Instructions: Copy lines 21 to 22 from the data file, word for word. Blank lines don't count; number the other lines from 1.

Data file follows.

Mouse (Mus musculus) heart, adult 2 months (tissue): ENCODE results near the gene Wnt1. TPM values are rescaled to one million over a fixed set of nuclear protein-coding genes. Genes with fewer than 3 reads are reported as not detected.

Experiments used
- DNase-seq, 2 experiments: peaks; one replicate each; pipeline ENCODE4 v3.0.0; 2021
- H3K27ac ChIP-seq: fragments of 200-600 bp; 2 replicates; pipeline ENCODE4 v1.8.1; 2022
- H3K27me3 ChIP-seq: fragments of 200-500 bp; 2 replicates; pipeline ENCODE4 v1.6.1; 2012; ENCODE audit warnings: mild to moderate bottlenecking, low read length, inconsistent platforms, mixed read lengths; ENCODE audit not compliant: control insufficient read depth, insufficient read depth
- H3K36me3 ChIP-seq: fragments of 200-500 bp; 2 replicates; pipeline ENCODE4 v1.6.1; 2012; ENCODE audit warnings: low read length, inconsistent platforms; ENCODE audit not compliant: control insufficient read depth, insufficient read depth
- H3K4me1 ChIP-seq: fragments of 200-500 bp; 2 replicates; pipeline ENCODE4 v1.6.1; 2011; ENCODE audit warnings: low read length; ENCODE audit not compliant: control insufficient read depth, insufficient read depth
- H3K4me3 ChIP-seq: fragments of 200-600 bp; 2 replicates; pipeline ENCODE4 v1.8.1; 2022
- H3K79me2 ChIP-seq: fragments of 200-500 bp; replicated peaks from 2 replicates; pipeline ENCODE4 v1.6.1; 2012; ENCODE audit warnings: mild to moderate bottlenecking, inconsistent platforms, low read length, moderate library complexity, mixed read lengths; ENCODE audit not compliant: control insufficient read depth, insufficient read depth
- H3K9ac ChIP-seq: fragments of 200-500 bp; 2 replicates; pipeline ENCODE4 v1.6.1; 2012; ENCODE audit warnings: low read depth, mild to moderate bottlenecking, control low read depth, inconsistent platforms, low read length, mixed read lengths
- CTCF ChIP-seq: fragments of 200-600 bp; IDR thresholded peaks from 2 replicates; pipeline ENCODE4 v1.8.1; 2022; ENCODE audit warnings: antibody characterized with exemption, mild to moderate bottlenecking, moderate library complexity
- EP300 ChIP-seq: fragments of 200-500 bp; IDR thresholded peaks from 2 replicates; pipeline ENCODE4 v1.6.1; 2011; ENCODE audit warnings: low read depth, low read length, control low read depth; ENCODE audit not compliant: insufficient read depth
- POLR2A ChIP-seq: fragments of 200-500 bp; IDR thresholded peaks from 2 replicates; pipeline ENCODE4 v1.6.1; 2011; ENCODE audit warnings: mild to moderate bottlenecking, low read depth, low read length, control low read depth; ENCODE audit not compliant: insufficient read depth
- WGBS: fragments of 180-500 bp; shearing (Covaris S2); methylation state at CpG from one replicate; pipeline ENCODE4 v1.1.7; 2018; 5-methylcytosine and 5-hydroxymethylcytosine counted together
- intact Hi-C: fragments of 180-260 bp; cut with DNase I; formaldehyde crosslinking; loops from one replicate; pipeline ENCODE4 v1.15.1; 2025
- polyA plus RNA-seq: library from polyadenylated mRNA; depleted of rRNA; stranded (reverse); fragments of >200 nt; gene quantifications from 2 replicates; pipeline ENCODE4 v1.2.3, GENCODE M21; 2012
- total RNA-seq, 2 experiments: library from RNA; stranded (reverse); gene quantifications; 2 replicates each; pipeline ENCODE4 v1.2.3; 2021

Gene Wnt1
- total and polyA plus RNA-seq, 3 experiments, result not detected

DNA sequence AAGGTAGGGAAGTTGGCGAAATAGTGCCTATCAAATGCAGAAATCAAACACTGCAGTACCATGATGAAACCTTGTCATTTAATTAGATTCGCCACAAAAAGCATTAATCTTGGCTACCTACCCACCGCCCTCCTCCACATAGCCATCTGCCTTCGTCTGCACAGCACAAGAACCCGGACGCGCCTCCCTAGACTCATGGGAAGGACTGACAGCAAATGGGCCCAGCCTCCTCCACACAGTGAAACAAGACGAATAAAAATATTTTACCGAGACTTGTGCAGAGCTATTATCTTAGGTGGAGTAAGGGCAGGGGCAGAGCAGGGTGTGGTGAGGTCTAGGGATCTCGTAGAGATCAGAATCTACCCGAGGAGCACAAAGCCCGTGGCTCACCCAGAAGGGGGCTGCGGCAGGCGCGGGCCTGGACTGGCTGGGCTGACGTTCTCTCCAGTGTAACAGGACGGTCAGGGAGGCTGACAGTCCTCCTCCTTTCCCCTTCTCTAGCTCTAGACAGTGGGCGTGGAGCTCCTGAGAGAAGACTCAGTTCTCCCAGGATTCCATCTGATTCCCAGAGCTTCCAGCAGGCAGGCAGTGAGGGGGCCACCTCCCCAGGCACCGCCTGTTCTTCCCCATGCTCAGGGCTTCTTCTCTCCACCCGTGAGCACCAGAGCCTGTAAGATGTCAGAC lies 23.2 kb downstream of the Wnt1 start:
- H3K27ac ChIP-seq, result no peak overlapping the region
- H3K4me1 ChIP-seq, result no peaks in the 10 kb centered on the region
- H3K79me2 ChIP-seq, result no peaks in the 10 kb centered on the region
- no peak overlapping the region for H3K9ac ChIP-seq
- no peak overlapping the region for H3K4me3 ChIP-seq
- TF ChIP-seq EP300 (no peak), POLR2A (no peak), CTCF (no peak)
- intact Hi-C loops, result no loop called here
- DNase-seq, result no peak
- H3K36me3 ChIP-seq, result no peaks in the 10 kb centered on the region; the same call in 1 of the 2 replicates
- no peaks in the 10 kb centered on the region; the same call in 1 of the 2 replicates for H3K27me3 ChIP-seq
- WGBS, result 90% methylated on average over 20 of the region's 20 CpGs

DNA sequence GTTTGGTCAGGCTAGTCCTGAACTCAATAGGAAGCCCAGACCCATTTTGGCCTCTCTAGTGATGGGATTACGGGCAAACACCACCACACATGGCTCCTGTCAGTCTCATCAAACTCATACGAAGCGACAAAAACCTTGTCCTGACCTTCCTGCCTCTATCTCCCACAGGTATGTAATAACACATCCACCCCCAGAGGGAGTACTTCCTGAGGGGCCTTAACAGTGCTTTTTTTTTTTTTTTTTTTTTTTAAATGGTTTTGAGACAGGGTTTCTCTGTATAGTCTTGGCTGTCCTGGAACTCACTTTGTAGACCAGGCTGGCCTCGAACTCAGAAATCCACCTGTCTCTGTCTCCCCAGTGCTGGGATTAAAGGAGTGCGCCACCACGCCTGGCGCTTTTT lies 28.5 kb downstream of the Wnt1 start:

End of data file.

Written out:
- H3K27ac ChIP-seq, result no peak overlapping the region
- H3K4me1 ChIP-seq, result no peaks in the 10 kb centered on the region